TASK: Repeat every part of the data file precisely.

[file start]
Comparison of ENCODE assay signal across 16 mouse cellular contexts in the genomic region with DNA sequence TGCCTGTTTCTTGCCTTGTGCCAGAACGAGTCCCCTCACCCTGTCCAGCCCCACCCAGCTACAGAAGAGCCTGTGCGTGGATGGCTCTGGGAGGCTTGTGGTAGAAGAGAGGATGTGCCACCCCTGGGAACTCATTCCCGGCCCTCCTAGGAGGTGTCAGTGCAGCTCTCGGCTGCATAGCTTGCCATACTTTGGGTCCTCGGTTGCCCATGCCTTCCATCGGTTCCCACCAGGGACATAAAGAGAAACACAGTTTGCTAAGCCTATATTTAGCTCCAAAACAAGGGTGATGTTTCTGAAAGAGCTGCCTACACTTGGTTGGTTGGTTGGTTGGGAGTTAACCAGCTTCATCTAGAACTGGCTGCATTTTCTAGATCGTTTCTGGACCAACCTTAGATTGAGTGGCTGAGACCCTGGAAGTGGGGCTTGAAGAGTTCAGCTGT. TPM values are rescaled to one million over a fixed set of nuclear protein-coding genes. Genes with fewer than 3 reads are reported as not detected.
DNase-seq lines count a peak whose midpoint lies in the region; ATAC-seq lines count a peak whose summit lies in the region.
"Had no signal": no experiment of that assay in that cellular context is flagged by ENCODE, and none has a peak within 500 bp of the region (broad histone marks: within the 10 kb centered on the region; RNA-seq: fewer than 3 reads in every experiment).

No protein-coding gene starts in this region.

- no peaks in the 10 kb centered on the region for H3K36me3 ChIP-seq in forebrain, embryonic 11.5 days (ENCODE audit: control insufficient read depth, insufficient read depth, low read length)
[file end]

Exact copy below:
Comparison of ENCODE assay signal across 16 mouse cellular contexts in the genomic region with DNA sequence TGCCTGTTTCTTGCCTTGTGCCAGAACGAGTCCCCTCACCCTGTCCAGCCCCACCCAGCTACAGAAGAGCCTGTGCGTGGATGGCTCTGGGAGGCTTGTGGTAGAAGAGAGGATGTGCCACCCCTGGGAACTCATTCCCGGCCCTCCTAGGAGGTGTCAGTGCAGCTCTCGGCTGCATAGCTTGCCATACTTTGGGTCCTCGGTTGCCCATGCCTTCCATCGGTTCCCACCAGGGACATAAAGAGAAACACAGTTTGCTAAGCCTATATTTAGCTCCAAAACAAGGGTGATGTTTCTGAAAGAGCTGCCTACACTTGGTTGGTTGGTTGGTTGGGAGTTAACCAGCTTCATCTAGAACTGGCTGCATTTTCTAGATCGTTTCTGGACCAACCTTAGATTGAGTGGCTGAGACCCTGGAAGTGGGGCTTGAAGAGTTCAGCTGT. TPM values are rescaled to one million over a fixed set of nuclear protein-coding genes. Genes with fewer than 3 reads are reported as not detected.
DNase-seq lines count a peak whose midpoint lies in the region; ATAC-seq lines count a peak whose summit lies in the region.
"Had no signal": no experiment of that assay in that cellular context is flagged by ENCODE, and none has a peak within 500 bp of the region (broad histone marks: within the 10 kb centered on the region; RNA-seq: fewer than 3 reads in every experiment).

No protein-coding gene starts in this region.

- no peaks in the 10 kb centered on the region for H3K36me3 ChIP-seq in forebrain, embryonic 11.5 days (ENCODE audit: control insufficient read depth, insufficient read depth, low read length)